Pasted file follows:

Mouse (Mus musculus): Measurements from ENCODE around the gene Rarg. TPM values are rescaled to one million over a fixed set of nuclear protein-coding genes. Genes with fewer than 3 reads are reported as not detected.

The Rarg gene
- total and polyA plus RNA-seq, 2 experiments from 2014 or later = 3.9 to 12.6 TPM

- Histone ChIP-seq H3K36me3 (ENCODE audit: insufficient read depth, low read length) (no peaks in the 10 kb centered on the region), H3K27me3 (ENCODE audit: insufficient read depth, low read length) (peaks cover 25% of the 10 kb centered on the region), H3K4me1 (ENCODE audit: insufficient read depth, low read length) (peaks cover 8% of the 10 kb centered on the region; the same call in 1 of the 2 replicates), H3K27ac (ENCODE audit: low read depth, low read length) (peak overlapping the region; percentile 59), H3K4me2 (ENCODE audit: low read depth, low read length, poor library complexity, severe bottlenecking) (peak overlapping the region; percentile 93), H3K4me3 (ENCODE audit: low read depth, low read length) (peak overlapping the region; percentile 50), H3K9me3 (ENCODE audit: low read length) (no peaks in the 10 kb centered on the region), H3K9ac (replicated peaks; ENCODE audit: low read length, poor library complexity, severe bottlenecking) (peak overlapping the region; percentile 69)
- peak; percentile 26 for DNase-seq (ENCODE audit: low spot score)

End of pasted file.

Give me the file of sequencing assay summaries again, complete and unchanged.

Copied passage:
Mouse (Mus musculus): Measurements from ENCODE around the gene Rarg. TPM values are rescaled to one million over a fixed set of nuclear protein-coding genes. Genes with fewer than 3 reads are reported as not detected.

The Rarg gene
- total and polyA plus RNA-seq, 2 experiments from 2014 or later = 3.9 to 12.6 TPM

- Histone ChIP-seq H3K36me3 (ENCODE audit: insufficient read depth, low read length) (no peaks in the 10 kb centered on the region), H3K27me3 (ENCODE audit: insufficient read depth, low read length) (peaks cover 25% of the 10 kb centered on the region), H3K4me1 (ENCODE audit: insufficient read depth, low read length) (peaks cover 8% of the 10 kb centered on the region; the same call in 1 of the 2 replicates), H3K27ac (ENCODE audit: low read depth, low read length) (peak overlapping the region; percentile 59), H3K4me2 (ENCODE audit: low read depth, low read length, poor library complexity, severe bottlenecking) (peak overlapping the region; percentile 93), H3K4me3 (ENCODE audit: low read depth, low read length) (peak overlapping the region; percentile 50), H3K9me3 (ENCODE audit: low read length) (no peaks in the 10 kb centered on the region), H3K9ac (replicated peaks; ENCODE audit: low read length, poor library complexity, severe bottlenecking) (peak overlapping the region; percentile 69)
- peak; percentile 26 for DNase-seq (ENCODE audit: low spot score)